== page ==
ABSTRACT: Delivering therapeutic cargos to specific cell types in vivo poses many technical challenges. There is currently a plethora of drug leads and therapies against numerous diseases, ranging from small molecule compounds to nucleic acids to peptides to proteins with varying binding or enzymatic functions. Many of these candidate therapies have documented potential for mitigating or reversing disease symptoms, if only a means for gaining access to the intracellular target were available. Recent advances in our understanding of the biology of cellular uptake and transport processes and the mode of action of bacterial protein toxins have accelerated the development of toxin-based cargo-delivery vehicle platforms. This review provides an updated survey of the status of available platforms for targeted delivery of therapeutic cargos, outlining various strategies that have been used to deliver different types of cargo into cells. Particular emphasis is placed on the application of toxin-based approaches, examining critical issues that have hampered realization of post-intoxication antitoxins against botulism.
    Journal of Applied Statistics 10/2014; DOI:10.2174/1568026614666141022094517 · 0.45 Impact Factor
  • [Show abstract] [Hide abstract]
    ABSTRACT: Treatment of amyotrophic lateral sclerosis (ALS), a progressive neurodegenerative disease, is hampered by its complex aetiology and lack of efficient means for targeted transfer of therapeutics into motoneurons. Objective: Engineering of a versatile motoneuron targeting adapter - a full-length atoxic tetanus toxin fused to core-streptavidin (CS-TeTIM) - for retro-axonal transduction of viral vectors. Validation of the targeting efficiency of CS-TeTIM in vivo, by expression of green fluorescence protein (GFP) reporter in motoneurons of pre- and symptomatic ALS-like SOD1(G93A) mice, and comparison with age-matched controls. Appraisal of lentiviral transduction with CS-TeTIM relative to: (1) a HC binding fragment of tetanus toxin CS-TeTx(HC), (2) rabies glycoprotein (RG), and (3) a CS-TeTIM-RG dual targeting approach. Methods: CS-TeTIM and CS-TeTx(HC) were engineered using recombinant technology and site-directed mutagenesis. Biotinylated vectors, pseudotyped with vesicular stomatitis virus glycoprotein (VSV-G) or RG, were linked to these adaptors and injected intra-peritoneally (i.p) into pre- (12 weeks old), symptomatic SOD1(G93A) (22 weeks old) or wild type control mice, followed by monitoring of GFP expression in the spinal cord and supra-spinal motor structures with quantitative PCR and immuno-histochemistry. Results: Transcripts were detected in the spinal cord and supra-spinal motor structures of all mice 2 weeks after receiving a single i.p. injection, although in symptomatic SOD1(G93A) animals reporter RNA levels were lower compared to pre-symptomatic and wild-type controls irrespective of the targeting approach. GFP transduction with CS-TeTIM proved more efficient than CS-TeTx(HC) across all groups while CS-TeTIM-RG dual-targeted vectors yielded the highest transcript numbers. Importantly, in both wild-type and pre-symptomatic SOD1(G93A) mice strong co-labelling of choline-acetyltransferase (ChAT) and GFP was visualised in neurons of the brain stem and spinal cord. Conclusions: CS-TeTIM, a versatile adaptor protein for targeted lentiviral transduction of motoneurons has been engineered and its competence assessed relative to CS-TeTx(HC) and RG. Evidence has been provided that highlights the potential usefulness of this novel recombinant tool for basic research with implications for improved transfer of therapeutic candidates into motoneurons for the amelioration of ALS and related diseases.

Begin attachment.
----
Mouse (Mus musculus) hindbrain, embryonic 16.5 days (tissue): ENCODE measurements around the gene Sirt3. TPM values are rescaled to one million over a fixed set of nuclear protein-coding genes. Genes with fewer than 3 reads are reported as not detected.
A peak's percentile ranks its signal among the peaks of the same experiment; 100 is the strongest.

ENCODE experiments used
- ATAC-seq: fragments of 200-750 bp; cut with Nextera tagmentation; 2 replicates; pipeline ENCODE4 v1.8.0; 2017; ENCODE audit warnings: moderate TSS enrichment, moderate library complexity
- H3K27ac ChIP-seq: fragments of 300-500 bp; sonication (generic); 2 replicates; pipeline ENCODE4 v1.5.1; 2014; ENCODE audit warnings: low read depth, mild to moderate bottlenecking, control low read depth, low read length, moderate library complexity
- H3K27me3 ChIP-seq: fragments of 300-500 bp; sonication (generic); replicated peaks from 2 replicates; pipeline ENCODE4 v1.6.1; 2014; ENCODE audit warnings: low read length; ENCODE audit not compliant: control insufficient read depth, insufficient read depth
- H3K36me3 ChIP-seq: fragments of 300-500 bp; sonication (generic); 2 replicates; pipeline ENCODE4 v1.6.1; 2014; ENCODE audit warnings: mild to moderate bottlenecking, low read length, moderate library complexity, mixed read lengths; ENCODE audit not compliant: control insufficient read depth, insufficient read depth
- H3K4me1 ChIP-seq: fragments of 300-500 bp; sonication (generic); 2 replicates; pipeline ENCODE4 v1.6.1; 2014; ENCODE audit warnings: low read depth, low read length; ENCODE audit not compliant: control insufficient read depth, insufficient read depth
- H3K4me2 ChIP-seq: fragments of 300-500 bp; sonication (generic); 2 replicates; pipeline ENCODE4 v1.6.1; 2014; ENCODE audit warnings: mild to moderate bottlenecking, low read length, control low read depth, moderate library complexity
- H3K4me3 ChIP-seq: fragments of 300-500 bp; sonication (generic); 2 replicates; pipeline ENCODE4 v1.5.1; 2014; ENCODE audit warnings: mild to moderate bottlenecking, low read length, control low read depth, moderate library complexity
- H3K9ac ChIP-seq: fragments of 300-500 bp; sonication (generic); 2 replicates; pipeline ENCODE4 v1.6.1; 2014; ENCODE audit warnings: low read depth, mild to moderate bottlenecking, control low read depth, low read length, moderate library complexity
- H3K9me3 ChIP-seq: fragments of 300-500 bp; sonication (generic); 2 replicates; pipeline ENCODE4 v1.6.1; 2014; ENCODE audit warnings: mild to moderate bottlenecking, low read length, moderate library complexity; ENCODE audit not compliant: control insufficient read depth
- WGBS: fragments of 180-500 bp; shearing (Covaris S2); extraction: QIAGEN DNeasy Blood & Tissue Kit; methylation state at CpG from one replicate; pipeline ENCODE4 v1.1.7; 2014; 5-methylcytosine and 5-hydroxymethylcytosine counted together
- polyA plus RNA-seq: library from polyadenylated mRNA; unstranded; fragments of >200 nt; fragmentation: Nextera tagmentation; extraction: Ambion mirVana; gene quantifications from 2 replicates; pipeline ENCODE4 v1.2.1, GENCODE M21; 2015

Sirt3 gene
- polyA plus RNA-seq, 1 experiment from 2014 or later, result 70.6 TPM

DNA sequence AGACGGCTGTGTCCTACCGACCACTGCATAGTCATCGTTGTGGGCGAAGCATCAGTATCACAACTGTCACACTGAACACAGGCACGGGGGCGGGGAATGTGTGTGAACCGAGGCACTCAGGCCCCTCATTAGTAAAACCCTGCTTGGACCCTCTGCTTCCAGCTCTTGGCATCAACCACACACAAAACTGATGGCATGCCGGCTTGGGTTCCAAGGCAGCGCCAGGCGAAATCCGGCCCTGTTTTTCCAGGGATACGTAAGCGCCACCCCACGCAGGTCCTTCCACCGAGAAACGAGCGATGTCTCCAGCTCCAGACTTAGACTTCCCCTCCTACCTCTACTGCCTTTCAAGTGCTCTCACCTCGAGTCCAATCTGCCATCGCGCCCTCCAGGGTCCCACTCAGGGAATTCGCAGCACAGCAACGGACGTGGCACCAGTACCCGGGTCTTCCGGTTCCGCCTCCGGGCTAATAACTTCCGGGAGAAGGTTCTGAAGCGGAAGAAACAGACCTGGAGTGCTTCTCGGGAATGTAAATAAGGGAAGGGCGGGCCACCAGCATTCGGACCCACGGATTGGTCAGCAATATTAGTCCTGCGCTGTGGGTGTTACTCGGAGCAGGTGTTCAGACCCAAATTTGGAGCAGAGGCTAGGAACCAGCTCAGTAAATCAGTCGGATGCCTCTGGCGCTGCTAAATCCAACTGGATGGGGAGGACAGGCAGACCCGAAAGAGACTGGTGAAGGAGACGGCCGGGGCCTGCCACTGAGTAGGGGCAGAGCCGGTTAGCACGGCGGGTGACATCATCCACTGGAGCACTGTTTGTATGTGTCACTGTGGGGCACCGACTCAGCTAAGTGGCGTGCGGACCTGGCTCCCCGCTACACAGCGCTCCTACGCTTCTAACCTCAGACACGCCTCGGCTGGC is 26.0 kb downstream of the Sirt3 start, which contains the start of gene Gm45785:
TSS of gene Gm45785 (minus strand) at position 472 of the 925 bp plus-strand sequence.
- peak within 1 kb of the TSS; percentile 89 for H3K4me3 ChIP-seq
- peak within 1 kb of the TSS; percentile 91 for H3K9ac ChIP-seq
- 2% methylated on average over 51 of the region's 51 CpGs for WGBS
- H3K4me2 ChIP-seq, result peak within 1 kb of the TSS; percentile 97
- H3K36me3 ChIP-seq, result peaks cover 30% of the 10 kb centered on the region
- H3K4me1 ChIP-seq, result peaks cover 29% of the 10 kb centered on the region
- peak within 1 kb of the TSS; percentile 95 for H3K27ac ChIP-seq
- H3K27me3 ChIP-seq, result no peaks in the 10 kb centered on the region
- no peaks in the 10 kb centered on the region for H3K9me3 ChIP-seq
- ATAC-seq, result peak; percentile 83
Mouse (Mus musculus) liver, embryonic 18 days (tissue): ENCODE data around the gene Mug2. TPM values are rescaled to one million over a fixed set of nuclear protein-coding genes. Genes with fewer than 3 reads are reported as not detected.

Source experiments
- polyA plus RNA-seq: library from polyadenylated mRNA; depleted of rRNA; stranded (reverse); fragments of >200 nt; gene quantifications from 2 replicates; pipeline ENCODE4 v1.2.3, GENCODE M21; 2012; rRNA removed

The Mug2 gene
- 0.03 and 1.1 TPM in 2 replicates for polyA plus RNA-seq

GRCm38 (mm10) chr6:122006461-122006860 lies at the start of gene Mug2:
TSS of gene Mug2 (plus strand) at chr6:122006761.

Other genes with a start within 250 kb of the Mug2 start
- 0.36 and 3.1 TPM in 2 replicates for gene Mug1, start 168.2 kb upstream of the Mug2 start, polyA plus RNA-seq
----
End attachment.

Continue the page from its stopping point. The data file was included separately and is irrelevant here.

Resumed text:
Molecular Pharmaceutics 09/2013; 10(11). DOI:10.1021/mp400247t · 4.79 Impact Factor

Full-text (2 Sources)

Download
10 Downloads
Available from
Sep 2, 2014